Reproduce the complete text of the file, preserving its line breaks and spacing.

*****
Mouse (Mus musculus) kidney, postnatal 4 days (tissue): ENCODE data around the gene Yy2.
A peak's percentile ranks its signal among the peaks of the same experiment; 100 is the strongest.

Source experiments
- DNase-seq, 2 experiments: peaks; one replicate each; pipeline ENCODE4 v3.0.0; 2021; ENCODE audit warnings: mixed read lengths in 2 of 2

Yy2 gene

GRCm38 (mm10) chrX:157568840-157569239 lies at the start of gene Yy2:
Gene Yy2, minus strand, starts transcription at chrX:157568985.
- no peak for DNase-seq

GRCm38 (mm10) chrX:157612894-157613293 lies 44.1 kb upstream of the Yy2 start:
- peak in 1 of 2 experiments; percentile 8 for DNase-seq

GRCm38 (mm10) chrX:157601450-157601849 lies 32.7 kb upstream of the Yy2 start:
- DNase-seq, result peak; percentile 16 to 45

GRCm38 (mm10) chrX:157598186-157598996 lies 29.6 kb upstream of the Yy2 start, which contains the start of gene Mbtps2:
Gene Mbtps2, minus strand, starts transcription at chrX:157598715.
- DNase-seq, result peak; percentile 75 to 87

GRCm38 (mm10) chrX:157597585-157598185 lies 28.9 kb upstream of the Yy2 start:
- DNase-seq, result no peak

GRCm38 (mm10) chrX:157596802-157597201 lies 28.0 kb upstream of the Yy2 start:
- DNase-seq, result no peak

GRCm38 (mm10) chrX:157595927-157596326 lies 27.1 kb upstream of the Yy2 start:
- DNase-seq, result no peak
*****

Mouse (Mus musculus) kidney, postnatal 4 days (tissue): ENCODE data around the gene Yy2.
A peak's percentile ranks its signal among the peaks of the same experiment; 100 is the strongest.

Source experiments
- DNase-seq, 2 experiments: peaks; one replicate each; pipeline ENCODE4 v3.0.0; 2021; ENCODE audit warnings: mixed read lengths in 2 of 2

Yy2 gene

GRCm38 (mm10) chrX:157568840-157569239 lies at the start of gene Yy2:
Gene Yy2, minus strand, starts transcription at chrX:157568985.
- no peak for DNase-seq

GRCm38 (mm10) chrX:157612894-157613293 lies 44.1 kb upstream of the Yy2 start:
- peak in 1 of 2 experiments; percentile 8 for DNase-seq

GRCm38 (mm10) chrX:157601450-157601849 lies 32.7 kb upstream of the Yy2 start:
- DNase-seq, result peak; percentile 16 to 45

GRCm38 (mm10) chrX:157598186-157598996 lies 29.6 kb upstream of the Yy2 start, which contains the start of gene Mbtps2:
Gene Mbtps2, minus strand, starts transcription at chrX:157598715.
- DNase-seq, result peak; percentile 75 to 87

GRCm38 (mm10) chrX:157597585-157598185 lies 28.9 kb upstream of the Yy2 start:
- DNase-seq, result no peak

GRCm38 (mm10) chrX:157596802-157597201 lies 28.0 kb upstream of the Yy2 start:
- DNase-seq, result no peak

GRCm38 (mm10) chrX:157595927-157596326 lies 27.1 kb upstream of the Yy2 start:
- DNase-seq, result no peak